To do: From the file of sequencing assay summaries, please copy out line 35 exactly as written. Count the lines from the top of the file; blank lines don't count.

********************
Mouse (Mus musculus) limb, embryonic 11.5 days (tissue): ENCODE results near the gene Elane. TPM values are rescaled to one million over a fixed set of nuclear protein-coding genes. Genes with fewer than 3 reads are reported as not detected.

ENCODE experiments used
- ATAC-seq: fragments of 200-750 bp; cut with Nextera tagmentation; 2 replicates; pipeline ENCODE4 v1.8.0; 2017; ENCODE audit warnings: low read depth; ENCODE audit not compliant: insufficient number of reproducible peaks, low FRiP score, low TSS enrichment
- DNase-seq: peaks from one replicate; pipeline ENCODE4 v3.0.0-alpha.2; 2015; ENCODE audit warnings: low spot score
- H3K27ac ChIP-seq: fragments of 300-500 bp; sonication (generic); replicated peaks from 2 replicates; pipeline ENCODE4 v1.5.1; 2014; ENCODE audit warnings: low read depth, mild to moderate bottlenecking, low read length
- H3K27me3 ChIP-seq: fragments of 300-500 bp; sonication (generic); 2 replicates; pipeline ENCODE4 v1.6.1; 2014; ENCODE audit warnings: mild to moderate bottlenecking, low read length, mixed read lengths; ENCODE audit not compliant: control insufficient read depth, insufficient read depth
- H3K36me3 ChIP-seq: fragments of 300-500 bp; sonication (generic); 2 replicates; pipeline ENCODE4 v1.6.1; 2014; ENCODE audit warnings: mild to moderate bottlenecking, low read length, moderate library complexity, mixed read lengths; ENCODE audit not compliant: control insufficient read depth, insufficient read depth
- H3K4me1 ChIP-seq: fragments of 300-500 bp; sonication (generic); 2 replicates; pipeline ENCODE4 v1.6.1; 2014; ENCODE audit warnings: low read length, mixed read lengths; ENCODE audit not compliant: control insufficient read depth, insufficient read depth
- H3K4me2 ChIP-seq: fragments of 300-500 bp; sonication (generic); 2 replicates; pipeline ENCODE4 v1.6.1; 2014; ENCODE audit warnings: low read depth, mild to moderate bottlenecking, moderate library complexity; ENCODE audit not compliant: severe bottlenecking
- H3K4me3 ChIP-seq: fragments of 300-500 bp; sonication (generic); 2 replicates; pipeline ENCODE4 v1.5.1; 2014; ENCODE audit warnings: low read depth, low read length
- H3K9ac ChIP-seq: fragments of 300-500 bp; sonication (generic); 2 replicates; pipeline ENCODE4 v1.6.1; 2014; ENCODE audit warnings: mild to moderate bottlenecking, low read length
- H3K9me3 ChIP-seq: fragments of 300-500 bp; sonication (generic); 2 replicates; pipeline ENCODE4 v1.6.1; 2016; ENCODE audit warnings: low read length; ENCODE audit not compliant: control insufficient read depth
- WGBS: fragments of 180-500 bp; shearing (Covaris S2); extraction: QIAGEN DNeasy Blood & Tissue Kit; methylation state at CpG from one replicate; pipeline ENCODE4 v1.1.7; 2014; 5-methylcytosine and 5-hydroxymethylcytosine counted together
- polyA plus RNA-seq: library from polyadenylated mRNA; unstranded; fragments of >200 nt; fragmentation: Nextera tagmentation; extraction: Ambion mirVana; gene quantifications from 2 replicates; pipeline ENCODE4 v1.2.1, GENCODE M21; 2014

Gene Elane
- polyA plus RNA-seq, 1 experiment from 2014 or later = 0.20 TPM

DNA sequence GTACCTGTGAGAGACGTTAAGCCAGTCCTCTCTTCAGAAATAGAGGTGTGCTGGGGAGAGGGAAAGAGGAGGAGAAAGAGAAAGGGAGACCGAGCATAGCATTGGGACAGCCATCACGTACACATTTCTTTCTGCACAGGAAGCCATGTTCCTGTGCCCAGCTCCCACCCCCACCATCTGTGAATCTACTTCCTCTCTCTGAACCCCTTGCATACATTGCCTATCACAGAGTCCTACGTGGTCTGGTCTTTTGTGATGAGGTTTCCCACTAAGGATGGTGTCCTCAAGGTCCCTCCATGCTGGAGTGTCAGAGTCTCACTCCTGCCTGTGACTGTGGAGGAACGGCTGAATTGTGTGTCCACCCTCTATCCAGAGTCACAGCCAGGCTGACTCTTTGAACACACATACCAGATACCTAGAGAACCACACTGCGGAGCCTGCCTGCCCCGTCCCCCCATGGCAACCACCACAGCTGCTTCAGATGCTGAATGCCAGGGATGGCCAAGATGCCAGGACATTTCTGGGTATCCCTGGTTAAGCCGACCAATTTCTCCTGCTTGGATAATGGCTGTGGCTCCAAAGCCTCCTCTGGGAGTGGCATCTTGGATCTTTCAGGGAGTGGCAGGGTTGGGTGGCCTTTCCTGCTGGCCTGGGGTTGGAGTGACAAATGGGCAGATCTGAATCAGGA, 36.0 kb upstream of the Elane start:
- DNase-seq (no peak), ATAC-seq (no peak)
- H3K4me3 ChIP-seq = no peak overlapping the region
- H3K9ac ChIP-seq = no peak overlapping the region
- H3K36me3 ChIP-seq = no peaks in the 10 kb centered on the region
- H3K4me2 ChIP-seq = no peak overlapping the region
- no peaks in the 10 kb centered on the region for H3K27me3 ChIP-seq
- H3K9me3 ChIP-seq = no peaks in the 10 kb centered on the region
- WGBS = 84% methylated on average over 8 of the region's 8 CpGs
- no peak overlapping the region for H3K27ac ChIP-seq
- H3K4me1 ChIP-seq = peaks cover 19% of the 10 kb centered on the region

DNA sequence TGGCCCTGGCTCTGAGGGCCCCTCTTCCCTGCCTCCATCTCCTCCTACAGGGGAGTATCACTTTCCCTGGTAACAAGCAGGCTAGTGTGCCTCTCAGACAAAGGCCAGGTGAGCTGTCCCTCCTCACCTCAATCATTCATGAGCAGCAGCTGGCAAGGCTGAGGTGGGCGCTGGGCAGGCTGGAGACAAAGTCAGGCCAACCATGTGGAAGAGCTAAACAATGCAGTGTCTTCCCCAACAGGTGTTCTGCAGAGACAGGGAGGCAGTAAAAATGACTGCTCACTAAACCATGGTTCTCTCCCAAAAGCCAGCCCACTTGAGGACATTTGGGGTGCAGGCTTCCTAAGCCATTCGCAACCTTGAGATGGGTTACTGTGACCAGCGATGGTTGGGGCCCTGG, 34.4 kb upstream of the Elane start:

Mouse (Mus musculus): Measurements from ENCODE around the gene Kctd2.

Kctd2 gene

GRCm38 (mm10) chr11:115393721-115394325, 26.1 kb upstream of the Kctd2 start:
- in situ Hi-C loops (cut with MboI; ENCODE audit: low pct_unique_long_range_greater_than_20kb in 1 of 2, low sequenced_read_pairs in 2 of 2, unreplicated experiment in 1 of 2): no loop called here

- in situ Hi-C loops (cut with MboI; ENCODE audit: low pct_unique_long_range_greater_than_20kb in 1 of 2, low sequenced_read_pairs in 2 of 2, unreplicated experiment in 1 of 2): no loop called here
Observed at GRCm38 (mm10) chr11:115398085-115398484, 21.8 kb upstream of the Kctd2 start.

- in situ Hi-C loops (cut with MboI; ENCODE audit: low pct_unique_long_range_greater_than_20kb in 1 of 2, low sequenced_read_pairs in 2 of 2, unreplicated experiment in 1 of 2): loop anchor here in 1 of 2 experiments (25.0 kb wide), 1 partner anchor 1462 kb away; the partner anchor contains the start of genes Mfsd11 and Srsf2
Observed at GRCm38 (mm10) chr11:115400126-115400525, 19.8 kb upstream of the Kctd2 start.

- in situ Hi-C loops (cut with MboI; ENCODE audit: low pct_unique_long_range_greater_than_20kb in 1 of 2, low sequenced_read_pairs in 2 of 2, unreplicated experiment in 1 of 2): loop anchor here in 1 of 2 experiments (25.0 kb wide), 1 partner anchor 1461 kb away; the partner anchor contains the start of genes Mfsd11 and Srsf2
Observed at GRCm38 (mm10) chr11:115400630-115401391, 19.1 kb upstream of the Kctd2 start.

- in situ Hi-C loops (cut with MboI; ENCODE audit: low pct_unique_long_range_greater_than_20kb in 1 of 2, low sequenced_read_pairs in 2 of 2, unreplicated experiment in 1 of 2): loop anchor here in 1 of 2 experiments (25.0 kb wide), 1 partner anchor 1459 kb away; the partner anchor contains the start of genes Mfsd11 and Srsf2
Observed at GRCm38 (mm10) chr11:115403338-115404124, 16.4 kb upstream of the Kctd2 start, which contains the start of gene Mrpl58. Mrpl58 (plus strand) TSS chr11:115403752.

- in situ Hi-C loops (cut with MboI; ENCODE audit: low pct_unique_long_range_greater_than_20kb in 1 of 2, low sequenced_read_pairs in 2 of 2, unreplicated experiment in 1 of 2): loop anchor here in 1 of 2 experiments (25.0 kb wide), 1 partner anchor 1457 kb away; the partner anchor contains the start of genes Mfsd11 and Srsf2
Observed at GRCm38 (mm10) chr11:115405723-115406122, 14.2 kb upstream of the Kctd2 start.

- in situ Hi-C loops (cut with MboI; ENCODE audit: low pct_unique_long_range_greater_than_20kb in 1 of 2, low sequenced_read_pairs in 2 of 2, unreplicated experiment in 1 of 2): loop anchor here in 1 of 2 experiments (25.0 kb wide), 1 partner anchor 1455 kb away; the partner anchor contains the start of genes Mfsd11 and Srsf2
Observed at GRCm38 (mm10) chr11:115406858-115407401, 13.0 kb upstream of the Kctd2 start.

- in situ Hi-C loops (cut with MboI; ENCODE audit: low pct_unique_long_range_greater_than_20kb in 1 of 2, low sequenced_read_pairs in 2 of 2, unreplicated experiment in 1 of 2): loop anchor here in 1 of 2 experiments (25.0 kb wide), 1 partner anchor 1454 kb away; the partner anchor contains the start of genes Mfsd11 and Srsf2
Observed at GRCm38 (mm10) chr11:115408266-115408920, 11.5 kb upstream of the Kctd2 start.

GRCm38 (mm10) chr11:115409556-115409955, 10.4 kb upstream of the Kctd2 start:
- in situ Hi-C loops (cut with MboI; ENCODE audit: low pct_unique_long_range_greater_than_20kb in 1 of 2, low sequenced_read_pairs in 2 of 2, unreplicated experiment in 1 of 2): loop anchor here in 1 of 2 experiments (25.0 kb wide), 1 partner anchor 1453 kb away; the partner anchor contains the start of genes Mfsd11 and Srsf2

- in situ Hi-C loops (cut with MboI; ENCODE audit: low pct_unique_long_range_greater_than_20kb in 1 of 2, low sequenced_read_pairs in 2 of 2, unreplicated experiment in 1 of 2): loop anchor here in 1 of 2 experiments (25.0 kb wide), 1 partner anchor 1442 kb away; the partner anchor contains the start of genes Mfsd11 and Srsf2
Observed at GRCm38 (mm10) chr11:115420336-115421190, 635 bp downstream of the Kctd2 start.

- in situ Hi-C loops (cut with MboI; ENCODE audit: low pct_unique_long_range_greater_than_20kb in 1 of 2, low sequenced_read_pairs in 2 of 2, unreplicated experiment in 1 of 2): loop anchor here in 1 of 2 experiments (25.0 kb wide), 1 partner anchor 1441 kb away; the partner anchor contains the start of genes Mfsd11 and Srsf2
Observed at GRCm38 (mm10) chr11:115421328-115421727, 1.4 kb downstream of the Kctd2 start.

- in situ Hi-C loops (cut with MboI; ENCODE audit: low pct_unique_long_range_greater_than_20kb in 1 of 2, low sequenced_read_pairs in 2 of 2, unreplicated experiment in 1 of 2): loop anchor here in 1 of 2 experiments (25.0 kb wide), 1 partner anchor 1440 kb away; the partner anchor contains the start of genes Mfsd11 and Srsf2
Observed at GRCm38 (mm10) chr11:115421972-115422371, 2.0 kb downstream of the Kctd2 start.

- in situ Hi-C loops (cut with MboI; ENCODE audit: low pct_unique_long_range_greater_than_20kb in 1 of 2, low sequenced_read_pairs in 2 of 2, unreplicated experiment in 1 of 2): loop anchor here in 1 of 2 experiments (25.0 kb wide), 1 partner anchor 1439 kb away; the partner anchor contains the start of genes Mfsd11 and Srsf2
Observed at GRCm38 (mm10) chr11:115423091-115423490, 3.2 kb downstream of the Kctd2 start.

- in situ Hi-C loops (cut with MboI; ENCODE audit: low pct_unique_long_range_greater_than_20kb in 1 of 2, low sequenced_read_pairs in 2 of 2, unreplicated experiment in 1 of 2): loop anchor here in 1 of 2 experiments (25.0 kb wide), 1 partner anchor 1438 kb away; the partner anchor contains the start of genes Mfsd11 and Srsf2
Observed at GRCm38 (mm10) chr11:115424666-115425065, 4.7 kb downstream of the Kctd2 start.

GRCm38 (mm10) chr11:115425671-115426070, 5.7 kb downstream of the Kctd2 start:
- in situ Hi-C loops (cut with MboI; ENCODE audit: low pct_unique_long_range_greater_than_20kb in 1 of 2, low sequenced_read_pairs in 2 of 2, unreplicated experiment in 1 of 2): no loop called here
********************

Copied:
- in situ Hi-C loops (cut with MboI; ENCODE audit: low pct_unique_long_range_greater_than_20kb in 1 of 2, low sequenced_read_pairs in 2 of 2, unreplicated experiment in 1 of 2): loop anchor here in 1 of 2 experiments (25.0 kb wide), 1 partner anchor 1462 kb away; the partner anchor contains the start of genes Mfsd11 and Srsf2